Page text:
- By this age, your child should already know how to use common things from his daily routine(like a phone or spoon) and from observing you. If he still doesn’t know what to do with these everyday objects, consult your paediatrician.
- Your child should be able to recognise pictures of familiar objects or people.
- If your child does not name pictures, this could be a red flag.
Social and Emotional Skills
Your toddler WILL test your patience – especially when he is trying to assert his independence at the worst times.
While his actions may seem intentional and deliberate, try to remember that at this age, he is usually motivated by curiosity and not malice. So as annoying as he may be, try to remain patient instead of losing your cool.
While he might seem like he wants to do everything himself now, you will still experience clingy episodes where they come running back to mum. After a quick cuddle and words of affirmation, he will be off to do his own thing again.
Don’t be surprised if your toddler is mostly self-centered at this age. He is still trying to grasp the concept of sharing and is yet to fully develop the skills needed to play cooperatively.
However, one thing parents can definitely look forward to is hearing cute and unrestrained bursts of laughter now that your little tot can understand humour a little better.
As part of 25 month old toddler development, he will start forming bonds with his favourite things. For this reason, he can be quite possessive about a favourite toy, for example, and refuse to share.
- It is normal if your toddler shows frustration and lashes out when he fails at building a block tower or completing a game when playing with others. This is because he has yet to develop empathy and understanding of other’s needs or feelings.
- Sticking to routines will help to reduce temper tantrums. But if he throws one in public, remember to keep your cool before taking him aside. Some toddlers can be really resistant to change sometimes, so be prepared to be flexible.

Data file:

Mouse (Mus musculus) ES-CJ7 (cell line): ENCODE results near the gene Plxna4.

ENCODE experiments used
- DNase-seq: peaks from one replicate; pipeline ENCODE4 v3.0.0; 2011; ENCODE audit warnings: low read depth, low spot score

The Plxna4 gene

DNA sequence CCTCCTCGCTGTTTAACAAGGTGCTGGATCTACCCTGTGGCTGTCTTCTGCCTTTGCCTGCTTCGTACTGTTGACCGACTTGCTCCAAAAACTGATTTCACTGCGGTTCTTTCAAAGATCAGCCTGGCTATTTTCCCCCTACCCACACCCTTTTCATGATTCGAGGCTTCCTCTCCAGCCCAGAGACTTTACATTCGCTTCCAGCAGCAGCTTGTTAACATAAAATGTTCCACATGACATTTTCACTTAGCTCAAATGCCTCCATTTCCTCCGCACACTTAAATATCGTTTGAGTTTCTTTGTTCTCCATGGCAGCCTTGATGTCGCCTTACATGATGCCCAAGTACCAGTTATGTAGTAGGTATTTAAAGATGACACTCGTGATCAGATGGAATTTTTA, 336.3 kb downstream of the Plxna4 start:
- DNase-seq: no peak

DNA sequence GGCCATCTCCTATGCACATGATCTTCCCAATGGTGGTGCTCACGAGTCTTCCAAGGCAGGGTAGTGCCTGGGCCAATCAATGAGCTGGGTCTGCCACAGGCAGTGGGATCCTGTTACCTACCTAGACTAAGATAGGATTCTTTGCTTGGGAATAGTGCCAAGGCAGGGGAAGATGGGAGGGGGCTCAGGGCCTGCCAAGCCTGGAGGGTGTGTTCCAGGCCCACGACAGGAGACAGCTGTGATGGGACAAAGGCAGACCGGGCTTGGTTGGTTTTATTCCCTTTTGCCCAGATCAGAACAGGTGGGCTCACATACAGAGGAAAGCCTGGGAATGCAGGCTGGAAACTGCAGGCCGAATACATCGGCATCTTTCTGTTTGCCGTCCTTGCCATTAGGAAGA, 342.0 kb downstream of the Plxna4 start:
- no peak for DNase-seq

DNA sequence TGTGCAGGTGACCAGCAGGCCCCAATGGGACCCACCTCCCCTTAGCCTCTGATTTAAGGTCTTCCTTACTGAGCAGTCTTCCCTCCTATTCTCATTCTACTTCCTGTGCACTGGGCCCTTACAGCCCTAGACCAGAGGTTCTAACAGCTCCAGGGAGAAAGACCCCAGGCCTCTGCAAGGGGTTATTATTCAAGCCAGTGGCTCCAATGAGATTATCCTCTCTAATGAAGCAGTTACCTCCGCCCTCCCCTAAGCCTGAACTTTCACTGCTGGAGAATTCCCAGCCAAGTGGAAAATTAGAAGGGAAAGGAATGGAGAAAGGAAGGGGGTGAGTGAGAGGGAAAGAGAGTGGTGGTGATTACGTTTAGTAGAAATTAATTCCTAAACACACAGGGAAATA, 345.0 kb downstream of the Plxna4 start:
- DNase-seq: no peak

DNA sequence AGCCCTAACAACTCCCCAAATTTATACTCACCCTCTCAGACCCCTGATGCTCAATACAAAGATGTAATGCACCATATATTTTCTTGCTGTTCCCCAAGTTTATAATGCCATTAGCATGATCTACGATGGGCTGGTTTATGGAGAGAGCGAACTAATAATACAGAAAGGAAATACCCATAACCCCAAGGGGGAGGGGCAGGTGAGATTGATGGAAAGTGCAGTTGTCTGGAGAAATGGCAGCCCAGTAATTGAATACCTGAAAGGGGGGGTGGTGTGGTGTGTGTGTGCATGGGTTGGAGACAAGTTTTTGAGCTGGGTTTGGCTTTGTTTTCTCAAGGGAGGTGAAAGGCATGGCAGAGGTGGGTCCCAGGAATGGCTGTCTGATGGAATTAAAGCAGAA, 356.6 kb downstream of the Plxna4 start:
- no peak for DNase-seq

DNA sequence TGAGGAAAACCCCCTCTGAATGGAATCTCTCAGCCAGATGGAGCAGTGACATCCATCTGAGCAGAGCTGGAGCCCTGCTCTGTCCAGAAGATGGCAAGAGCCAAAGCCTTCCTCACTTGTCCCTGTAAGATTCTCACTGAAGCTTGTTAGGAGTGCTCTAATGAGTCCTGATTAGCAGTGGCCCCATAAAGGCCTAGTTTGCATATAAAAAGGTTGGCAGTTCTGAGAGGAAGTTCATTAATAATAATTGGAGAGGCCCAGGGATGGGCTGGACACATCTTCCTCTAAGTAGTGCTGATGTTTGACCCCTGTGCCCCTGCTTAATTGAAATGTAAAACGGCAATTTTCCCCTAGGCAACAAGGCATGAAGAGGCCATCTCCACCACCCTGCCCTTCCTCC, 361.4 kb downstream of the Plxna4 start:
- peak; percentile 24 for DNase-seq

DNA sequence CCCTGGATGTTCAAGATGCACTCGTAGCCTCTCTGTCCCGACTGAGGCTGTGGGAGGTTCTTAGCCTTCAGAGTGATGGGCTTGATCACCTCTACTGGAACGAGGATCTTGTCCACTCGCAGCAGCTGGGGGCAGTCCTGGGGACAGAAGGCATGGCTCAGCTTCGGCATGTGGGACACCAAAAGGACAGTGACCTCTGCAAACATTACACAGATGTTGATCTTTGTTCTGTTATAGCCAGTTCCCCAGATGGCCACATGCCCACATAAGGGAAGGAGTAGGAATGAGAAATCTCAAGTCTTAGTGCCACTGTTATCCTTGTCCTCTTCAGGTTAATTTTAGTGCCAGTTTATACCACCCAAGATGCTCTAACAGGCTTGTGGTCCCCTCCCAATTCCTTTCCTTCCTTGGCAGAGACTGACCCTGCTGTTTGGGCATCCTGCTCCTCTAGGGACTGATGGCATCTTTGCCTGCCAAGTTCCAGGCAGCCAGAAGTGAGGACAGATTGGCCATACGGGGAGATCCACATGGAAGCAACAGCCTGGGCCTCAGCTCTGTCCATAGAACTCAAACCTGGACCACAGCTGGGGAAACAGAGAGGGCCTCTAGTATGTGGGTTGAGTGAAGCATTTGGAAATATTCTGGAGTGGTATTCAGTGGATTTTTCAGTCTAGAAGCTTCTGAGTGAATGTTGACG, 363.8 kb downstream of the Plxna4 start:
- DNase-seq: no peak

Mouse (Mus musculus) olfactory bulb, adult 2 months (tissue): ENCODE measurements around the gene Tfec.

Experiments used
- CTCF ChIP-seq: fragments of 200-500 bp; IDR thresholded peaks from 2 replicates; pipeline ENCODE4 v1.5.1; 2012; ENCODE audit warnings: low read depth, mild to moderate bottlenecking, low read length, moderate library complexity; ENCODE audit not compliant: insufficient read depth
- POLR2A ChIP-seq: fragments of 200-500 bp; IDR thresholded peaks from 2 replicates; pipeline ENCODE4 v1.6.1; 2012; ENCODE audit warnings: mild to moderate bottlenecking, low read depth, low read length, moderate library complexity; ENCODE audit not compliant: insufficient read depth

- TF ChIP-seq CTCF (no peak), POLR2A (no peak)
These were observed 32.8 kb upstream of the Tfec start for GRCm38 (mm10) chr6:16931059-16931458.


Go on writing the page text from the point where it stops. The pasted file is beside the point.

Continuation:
- Remember that everything he does at this age is completely driven by impulse (or curiosity). He is unable to reason yet, so patience is key.
- Even though he may not fully understand people’s emotions for a few more months, it is still important to teach him that lashing out physically is unacceptable.
- It would be good to start setting boundaries, but sometimes your toddler may respond better to humour and distraction rather than strict discipline or reason.
- Parents can lead by example when teaching toddlers how to share. By sharing your things while respecting his possessions, you’ll teach him to be less protective over their belongings. Role-playing is a great way to practice sharing. Show him that even when he shares something with other people, it will be returned back to him safely.
When to Talk to Your Doctor:
- If your child doesn’t imitate actions or words, that might also be cause for alarm.
- Some children are more outgoing than others, but children at this age should be interacting with others — showing, giving, and looking up for reactions. If your child does not seem responsive to others during play, consult your doctor.
- Also speak to your doctor if your child doesn’t engage in pretend play.
Speech and Language Development
By now, your little one can more or less understand just about everything you say. He is able to follow simple instructions and comprehend simple questions. But this does not necessarily mean he will follow everything you say.
Not every child can be expressive at 25 months. But there is no need to compare him to other children of the same age, as this skill varies from child to child.
However, one thing for certain is the huge leap in language skills. Some toddlers might start to say some favourite words on their own. And soon enough, they will start putting two words together to form simple sentences.
This sort of loving interaction cannot be replaced by educational videos or flashcards. Most of all, he wants to share his discoveries – including learning words – with you.
- To support your toddler’s budding language development, be diligent with daily reading.